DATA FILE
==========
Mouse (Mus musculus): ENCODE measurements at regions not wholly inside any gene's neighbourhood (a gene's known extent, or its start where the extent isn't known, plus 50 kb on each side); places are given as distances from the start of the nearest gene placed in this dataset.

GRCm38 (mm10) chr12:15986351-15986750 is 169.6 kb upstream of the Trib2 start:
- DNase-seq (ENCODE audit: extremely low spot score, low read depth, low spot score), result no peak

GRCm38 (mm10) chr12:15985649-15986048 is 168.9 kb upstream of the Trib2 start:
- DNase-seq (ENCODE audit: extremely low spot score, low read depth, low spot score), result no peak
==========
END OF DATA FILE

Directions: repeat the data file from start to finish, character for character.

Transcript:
Mouse (Mus musculus): ENCODE measurements at regions not wholly inside any gene's neighbourhood (a gene's known extent, or its start where the extent isn't known, plus 50 kb on each side); places are given as distances from the start of the nearest gene placed in this dataset.

GRCm38 (mm10) chr12:15986351-15986750 is 169.6 kb upstream of the Trib2 start:
- DNase-seq (ENCODE audit: extremely low spot score, low read depth, low spot score), result no peak

GRCm38 (mm10) chr12:15985649-15986048 is 168.9 kb upstream of the Trib2 start:
- DNase-seq (ENCODE audit: extremely low spot score, low read depth, low spot score), result no peak